THD Guided Care Dietitian Kati Burton to bring nutritional information to Char-Koosta News

Char-Koosta News 

ST. IGNATIUS — Readers can expect to see answers to popular nutrition questions, interviews with locals about food traditions, Indigenous recipes, and updates on nutrition events happening around the Flathead Reservation coming soon in Char-Koosta News. 

Kati Burton, Confederated Salish and Kootenai Tribal Health Guided Care Dietitian, says she loves her multi-dimensional role and will add a monthly nutrition column in the CKN.

“As a dietitian, I work as a food and nutrition specialist helping individuals and their families reconnect and enjoy healing foods together,” said Burton. The meetings with families range from an outdoor meeting to a grocery store or community kitchen to an individual home. 

“The conversation and actions are always centered around finding the healthiest foods and moving our bodies in ways that promote good health and longer life spans,” she said. 

Burton says she now wants to expand the healthy eating message through a written column that clients and readers can learn from and look back on. 

“What better way to spread the message about health through good food by publishing our food stories,” she said. Burton says everyone needs consistent positive messaging to make healthy behavior change, and a column to remind one another of healthy food and wellness can be one more tool to help guide health goals over time.

As a tribal health dietician Burton hopes to help people deeply enjoy the foods they eat while feeling the health of it in their body and minds and take in the outdoors and live a full life without the stress of disease. 

“When we reconnect with whole foods, learning how to acquire, cook, and eat them, the body, mind and spirit finds balance,” she said. 

Burton says diets high in refined carbohydrates and poor-quality fat and protein tend to promote poor sleep, digestion and blood flow, leaving one lethargic, which in turn makes a person less likely to enjoy themselves and one another. “Eating well does a world of good for us and our communities.” 

Burton has noticed a curiosity and interest from families she has worked with. “People of all ages want to reconnect with food ways, whether old school or new. I have had so much fun bringing all kinds of food into homes or community kitchens, to spark the taste buds and spend time with one another. Many have expressed to me joy in getting to taste or revisit a food or flavor, often giving or receiving a story or two from attendees,” she said. 

She said the word “diet” is really a confusing term for most people.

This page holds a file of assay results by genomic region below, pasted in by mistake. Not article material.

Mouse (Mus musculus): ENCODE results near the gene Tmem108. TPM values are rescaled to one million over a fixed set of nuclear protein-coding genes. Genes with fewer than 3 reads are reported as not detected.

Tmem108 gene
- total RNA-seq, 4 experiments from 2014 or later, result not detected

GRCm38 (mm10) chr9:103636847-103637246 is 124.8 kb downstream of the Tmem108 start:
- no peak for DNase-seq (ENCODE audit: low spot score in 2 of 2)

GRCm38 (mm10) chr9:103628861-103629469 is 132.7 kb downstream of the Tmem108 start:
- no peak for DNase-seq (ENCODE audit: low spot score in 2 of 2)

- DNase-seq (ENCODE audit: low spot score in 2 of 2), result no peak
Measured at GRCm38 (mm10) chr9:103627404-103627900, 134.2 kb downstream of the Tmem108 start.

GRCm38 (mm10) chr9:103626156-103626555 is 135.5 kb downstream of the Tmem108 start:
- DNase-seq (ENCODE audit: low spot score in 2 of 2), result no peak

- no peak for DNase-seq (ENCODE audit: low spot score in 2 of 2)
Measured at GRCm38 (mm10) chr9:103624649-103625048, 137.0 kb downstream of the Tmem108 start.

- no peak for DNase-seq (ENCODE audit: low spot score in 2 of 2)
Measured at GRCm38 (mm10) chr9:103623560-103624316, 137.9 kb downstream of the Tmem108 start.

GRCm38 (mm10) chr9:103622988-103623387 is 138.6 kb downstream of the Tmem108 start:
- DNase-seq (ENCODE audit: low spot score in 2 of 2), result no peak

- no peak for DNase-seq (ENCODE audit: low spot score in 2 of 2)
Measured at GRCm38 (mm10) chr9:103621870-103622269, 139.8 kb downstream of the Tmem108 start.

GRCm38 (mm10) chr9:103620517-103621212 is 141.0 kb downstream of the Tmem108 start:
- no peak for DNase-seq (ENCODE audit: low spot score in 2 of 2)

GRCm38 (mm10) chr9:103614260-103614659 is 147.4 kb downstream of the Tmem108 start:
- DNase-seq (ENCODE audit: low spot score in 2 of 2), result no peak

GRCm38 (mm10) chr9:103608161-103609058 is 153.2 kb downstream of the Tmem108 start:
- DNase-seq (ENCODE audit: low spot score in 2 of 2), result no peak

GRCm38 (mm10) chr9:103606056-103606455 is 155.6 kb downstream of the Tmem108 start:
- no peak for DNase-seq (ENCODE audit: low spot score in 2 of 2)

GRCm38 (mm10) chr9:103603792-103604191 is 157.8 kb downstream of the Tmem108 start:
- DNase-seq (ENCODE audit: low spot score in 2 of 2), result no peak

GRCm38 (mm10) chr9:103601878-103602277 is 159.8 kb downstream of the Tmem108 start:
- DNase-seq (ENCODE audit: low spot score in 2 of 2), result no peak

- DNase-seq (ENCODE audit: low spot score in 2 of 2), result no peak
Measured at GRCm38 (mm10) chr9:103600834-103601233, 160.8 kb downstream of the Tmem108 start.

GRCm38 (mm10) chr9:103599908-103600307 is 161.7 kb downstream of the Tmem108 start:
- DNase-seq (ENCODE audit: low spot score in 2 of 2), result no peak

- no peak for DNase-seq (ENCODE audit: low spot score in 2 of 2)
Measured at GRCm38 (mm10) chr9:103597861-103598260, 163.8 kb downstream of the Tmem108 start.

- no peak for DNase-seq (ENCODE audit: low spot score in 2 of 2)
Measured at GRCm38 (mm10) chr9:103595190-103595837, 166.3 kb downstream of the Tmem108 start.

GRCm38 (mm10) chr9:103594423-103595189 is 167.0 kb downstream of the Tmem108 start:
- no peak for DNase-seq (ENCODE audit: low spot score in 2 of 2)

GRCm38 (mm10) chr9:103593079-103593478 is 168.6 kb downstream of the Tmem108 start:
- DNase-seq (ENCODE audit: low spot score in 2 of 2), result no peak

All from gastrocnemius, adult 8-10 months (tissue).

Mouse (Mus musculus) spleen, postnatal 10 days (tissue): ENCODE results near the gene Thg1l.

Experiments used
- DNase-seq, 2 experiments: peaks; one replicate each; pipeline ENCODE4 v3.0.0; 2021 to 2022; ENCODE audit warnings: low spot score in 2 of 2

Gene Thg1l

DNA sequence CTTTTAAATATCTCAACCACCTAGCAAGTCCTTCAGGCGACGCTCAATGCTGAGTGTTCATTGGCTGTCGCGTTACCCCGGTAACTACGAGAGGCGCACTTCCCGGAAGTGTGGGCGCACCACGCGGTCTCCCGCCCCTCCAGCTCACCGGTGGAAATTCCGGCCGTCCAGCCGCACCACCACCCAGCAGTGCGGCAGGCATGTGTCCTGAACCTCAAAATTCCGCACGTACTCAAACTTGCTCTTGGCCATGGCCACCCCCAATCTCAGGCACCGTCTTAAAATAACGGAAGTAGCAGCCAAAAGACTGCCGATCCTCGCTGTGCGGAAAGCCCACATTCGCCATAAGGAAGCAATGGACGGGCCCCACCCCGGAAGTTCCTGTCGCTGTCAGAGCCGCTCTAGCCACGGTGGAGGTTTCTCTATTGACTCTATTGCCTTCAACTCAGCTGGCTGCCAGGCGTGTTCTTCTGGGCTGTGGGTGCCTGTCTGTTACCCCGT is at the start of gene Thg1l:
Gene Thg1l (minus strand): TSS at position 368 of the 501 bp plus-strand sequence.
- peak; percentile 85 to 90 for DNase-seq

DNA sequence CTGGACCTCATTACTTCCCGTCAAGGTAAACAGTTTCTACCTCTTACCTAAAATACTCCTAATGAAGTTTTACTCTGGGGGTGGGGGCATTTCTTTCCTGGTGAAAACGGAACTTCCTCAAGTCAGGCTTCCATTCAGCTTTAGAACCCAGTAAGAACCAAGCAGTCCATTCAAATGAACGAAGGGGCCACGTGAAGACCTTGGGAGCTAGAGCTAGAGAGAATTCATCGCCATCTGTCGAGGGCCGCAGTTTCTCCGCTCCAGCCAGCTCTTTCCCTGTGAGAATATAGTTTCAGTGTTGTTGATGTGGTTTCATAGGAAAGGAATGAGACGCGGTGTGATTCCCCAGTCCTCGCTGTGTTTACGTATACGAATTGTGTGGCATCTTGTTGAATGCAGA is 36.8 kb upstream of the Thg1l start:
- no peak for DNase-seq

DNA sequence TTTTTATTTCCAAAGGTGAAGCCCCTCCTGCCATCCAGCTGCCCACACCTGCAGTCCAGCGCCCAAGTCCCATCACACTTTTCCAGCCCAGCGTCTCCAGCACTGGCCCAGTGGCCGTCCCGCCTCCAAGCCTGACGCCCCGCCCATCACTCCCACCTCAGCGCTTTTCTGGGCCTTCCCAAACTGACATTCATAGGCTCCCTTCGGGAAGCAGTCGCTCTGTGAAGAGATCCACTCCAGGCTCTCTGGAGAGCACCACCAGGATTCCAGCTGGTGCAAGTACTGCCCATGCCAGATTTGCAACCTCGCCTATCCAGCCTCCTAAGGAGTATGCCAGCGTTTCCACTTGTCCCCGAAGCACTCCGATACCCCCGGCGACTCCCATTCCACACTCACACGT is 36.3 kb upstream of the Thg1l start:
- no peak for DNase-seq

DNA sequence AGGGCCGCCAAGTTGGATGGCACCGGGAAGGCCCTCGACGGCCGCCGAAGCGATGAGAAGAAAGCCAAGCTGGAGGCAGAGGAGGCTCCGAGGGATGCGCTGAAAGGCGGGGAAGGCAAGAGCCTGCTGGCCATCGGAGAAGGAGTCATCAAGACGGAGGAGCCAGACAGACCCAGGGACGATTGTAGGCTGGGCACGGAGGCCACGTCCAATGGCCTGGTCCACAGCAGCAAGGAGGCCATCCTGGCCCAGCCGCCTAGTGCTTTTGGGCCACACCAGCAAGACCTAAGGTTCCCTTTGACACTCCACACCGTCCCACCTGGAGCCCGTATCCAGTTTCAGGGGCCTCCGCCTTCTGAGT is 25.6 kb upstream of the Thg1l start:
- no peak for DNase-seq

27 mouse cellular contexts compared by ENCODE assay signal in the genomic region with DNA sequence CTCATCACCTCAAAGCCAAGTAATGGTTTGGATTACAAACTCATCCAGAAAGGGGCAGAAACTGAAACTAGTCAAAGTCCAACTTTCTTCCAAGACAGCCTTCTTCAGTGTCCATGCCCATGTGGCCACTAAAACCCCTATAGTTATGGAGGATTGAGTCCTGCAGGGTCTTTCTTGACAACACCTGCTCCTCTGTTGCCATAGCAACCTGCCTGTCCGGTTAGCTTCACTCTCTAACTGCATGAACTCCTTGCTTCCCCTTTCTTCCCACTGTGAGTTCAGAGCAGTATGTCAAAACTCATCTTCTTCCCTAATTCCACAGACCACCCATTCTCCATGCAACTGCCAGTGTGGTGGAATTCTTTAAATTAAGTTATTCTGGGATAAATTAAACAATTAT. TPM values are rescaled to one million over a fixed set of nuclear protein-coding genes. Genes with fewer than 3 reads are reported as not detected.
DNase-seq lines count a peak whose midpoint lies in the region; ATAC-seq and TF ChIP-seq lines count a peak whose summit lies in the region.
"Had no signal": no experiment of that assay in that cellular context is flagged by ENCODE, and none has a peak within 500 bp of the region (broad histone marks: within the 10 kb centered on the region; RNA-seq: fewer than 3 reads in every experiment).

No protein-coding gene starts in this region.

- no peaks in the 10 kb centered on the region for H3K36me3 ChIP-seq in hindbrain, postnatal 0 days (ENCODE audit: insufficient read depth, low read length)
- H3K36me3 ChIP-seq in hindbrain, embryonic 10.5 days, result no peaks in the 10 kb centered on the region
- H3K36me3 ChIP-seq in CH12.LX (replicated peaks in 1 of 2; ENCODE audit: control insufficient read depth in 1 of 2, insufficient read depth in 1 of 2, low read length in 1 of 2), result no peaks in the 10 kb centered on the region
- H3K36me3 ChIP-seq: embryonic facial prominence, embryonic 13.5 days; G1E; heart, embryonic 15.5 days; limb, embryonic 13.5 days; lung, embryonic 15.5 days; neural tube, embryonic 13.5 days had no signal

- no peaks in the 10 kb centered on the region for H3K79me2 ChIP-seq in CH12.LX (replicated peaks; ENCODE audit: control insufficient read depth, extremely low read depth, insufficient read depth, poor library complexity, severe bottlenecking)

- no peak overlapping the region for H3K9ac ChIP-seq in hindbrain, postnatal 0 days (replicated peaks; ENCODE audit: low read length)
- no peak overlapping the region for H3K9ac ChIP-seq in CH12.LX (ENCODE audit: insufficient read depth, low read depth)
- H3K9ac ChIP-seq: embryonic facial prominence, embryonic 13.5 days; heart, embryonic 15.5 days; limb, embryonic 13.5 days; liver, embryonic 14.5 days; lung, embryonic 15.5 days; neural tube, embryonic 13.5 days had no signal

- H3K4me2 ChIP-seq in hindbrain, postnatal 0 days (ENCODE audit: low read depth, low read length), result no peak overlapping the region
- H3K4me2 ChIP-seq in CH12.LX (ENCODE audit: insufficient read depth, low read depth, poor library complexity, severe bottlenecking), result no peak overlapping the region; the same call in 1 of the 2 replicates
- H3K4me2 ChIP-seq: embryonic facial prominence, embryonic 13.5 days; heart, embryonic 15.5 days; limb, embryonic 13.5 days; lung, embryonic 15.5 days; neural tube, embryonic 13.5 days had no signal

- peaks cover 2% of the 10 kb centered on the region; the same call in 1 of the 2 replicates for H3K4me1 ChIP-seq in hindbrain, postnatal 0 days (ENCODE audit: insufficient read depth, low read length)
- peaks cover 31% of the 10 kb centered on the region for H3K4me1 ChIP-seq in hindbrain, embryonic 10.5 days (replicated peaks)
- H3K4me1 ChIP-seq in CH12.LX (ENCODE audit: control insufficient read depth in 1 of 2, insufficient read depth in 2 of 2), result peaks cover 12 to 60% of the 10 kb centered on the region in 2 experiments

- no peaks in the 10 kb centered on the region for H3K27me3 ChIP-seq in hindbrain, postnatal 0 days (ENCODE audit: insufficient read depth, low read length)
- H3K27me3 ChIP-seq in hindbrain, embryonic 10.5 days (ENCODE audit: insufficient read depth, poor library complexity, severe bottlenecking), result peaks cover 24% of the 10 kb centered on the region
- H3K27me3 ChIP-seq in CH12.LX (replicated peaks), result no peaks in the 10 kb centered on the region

“We all think it’s about a specific diet advertised to us on TV, in magazines, or on the Internet, in order to cure illness or lose weight,” Burton said. In real terms, diet is just the way a person eats.

She says rule of thumb: listen to your own body and do not subscribe to any particular diet.

Her best advice is to return to the basics. “If we can eat foods that come from the soil (root and leafy vegetables, berries and cultivated or native fruit trees or grains) as our base for energy, antioxidants and fiber; with animals that roam for lean protein and heart-healthy fat, we will ultimately find a diet that promotes good health. Don’t overthink it as much as possible.”

For some time, people sought information that a tribal health Guided Care nutritionist dietician could provide, even if they didn’t know what it called or that such a role was possible. “Many of the people living on the Flathead Reservation have expressed concern about obtaining or preparing quality food for themselves or their children, in addition to a sense of loss around finding and eating indigenous foods.”

The truth is, food is medicine.

Burton said she visits and learns as much as she can from tribal elders, and others on how dishes used to be. 

“My hope is that community members interested in bringing back food customs around harvesting, processing, preserving and preparing can help me and one another recover/decolonize the food landscape in this community,” she added. 

The Guided Care program is housed under the CSKT Tribal Health Community Health Department. Guided Care is program of nurses, community health representatives, social and community advocates, program management and administrative staff, and dietitian.

The next Healthy Eating cooking class will be on Wednesday, July 24 from 1-3 p.m. at the Elmo Health Center. The menu item will be summer salads with local greens and steak. 

For information on nutrition counseling or to discuss a local food project call Katie Burton at (406) 317-3751.

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